How to Avoid Court Interference with Your Estate Plan
It is pretty clear why people in general want to avoid court involvement in an estate plan for financial reasons, since everyone knows probate can be costly and time consuming for those involved. However, there is an emotional component to it as well. Your assets are just that: yours. Due to the personal nature of the situation, your assets being disclosed and litigated in a public forum might not be appealing.
If you feel that the matters of your estate should be kept private and your assets distributed to your loved ones rather than eroded by court fees, you are not alone. Luckily, all it takes to get there is a proactive attitude toward planning your estate so you can learn how to avoid court interference with your estate plan. Let’s explore the potential issues:
Court Interference 101
Two of the most common situations where the court becomes involved in your estate are guardianship and probate:
Guardianship and Conservatorship
First, when someone experiences mental incapacity, documents in their estate plan can direct a trusted person to carry out that individual’s wishes for the situation. However, if you do not have the proper documents in place, your business then becomes an issue for the Court to determine. In such instances, a court proceeding called guardianship or conservatorship (also known as “living probate”) will be initiated to appoint guardians and conservators to manage the affairs of the incapacitated person.
Second, when an estate goes through probate, the court publicly supervises the gathering of probate assets, payment of any outstanding debts, determining whether a will is valid, and who the deceased’s heirs are. These proceedings ultimately determine who should receive the assets after the payment of debts, taxes, and costs.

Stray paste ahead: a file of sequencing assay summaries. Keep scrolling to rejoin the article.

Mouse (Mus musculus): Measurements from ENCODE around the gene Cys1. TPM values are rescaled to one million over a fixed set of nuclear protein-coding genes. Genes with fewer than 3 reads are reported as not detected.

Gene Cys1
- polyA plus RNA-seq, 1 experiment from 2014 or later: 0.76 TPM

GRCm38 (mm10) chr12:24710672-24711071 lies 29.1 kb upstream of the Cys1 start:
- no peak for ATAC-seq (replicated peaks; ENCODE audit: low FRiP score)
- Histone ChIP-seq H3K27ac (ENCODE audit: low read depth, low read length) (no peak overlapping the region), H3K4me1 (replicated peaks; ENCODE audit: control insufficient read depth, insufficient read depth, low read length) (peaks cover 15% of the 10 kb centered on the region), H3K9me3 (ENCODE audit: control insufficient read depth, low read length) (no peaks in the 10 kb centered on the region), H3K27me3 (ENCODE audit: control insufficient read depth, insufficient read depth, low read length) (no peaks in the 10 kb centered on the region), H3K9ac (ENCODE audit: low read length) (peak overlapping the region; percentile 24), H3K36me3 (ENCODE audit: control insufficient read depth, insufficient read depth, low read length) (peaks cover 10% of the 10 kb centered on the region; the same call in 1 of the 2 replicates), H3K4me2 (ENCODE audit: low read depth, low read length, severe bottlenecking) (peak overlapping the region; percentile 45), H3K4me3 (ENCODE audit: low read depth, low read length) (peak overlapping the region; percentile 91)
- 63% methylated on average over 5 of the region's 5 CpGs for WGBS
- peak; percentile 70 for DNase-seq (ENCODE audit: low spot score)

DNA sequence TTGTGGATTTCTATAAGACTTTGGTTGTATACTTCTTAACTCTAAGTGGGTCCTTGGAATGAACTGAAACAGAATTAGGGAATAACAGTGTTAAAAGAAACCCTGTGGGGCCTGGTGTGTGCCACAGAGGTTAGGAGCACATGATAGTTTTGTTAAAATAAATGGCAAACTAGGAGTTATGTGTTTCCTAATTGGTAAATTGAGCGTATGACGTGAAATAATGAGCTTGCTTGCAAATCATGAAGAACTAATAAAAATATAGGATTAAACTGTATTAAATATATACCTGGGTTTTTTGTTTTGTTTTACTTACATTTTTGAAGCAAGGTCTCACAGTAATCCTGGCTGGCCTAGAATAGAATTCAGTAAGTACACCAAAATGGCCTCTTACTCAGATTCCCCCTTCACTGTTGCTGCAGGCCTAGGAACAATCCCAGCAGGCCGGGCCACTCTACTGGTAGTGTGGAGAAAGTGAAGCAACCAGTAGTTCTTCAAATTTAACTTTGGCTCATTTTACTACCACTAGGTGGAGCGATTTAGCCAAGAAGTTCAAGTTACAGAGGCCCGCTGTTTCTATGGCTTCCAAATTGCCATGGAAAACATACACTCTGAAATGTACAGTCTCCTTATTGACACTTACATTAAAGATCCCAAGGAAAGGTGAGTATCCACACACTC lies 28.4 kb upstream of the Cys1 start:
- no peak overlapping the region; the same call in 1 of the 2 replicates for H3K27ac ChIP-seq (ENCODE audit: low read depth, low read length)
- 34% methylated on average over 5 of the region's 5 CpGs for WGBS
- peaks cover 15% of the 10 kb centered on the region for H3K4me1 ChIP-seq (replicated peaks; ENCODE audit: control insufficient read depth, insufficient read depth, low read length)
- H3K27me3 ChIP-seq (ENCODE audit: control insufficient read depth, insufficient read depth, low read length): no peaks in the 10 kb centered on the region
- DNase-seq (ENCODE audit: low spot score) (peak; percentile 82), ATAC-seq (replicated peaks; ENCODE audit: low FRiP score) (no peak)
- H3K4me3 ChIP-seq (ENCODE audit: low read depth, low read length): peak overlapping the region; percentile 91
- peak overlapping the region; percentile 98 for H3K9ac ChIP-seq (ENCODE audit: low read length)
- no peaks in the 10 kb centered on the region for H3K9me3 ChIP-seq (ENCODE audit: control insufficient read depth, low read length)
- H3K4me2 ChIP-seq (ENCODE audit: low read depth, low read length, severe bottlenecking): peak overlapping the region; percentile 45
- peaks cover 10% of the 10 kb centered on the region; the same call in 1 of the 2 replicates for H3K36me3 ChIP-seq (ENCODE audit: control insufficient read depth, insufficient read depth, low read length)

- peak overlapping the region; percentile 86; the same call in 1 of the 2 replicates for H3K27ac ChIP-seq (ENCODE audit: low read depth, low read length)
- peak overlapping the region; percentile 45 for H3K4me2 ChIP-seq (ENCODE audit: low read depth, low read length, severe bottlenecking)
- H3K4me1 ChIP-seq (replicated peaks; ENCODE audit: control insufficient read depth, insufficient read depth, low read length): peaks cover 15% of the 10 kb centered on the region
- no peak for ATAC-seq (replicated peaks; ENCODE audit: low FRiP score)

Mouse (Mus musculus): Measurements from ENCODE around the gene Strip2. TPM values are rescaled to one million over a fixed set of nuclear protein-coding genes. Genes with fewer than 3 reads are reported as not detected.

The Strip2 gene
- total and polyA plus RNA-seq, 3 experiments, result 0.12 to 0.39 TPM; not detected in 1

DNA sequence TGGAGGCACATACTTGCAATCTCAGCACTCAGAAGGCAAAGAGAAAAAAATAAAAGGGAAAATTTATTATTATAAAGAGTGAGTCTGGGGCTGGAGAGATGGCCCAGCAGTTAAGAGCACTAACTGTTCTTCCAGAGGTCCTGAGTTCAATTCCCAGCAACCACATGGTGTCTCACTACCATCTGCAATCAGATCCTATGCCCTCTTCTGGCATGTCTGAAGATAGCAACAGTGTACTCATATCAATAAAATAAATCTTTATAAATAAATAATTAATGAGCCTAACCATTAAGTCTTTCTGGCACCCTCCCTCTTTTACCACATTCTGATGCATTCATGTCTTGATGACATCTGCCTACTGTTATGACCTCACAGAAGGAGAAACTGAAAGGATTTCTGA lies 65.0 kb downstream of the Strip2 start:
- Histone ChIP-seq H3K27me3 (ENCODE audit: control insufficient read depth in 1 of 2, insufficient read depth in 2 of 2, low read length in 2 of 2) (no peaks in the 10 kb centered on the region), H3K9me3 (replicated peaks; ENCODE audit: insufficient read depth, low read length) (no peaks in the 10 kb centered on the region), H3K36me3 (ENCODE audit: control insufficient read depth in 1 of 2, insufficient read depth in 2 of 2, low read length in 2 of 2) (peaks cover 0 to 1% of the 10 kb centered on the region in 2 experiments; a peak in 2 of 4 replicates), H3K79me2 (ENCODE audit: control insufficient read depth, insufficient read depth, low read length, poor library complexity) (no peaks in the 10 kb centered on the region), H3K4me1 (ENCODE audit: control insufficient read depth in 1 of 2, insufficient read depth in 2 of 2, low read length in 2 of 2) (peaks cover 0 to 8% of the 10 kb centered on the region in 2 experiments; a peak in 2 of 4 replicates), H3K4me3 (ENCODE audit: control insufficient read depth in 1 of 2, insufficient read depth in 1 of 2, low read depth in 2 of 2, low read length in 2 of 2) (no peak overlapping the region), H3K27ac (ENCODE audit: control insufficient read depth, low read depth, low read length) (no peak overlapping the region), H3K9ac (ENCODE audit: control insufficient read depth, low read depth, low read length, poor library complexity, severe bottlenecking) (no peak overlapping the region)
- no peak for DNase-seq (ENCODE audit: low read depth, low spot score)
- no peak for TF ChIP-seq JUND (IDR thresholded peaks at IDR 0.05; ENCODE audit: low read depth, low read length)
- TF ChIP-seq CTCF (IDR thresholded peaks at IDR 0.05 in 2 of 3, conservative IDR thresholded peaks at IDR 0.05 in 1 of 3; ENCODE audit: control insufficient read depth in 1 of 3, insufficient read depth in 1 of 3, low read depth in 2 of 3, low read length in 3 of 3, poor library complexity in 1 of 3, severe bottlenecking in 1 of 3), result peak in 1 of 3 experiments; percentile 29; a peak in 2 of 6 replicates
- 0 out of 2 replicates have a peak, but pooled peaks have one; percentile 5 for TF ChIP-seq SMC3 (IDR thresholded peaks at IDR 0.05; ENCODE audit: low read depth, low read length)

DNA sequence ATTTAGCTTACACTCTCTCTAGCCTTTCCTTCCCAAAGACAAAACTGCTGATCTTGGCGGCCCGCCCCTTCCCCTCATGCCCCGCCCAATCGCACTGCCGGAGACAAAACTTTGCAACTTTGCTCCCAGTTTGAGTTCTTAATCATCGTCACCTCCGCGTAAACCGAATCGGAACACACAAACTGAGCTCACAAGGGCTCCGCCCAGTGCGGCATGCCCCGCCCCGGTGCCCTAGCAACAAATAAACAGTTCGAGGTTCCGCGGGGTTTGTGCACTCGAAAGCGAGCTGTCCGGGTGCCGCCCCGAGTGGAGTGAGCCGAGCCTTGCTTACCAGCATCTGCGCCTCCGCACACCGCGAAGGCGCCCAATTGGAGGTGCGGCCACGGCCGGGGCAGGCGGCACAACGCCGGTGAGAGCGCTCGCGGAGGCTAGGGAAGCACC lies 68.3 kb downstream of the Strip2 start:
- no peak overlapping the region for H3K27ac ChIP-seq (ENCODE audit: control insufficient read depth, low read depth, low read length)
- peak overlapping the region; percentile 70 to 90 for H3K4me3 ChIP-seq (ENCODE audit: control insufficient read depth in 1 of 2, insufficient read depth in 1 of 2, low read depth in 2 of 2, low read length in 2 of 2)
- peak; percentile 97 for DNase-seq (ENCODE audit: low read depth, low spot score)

Free your estate from interference
In order to avoid guardianship, conservatorship, and/or probate, you can work with an estate planning attorney to keep your affairs out of court entirely.
1. Powers of attorney
Agents or attorneys-in-fact are individuals or entities you appoint to make decisions for you, whether medical or financial. You personally select agents or attorneys-in-fact in a document known as a power of attorney. Durable powers of attorney are documents that continue in validity after the incapacity of the maker of the document (i.e. “durable” against incapacity). Since a durable power of attorney continues even in the event of incapacity, a durable power of attorney can help bypass the need for a court-appointed guardianship or conservatorship.
Trusts are legal documents that hold some or all of your assets, and trustees can be either individuals or corporate entities. Unlike wills, trusts do not go through probate. There are several types of trusts, and we can help you decide exactly which kind is best suited to your estate. By setting up and completely funding a revocable living trust, you can accomplish two important things. First, your assets will be distributed to your chosen beneficiaries and won’t go through probate upon your death. Second, you also retain the ability to change or cancel the arrangement during your lifetime enabling you to adjust your plan as your financial or family circumstances change.
Make sure your estate plan is air-tight
Deciding on appropriate powers of attorney and drafting revocable living trusts are just two of the many steps we can take together to keep your affairs free from court involvement. With a solid estate plan prepared with the help of a trusted attorney, you can take comfort knowing everything you have worked so hard to build and maintain will be passed along only to the people who matter most. Give us a call today to learn more about how to avoid court interference with your estate plan through proper estate planning.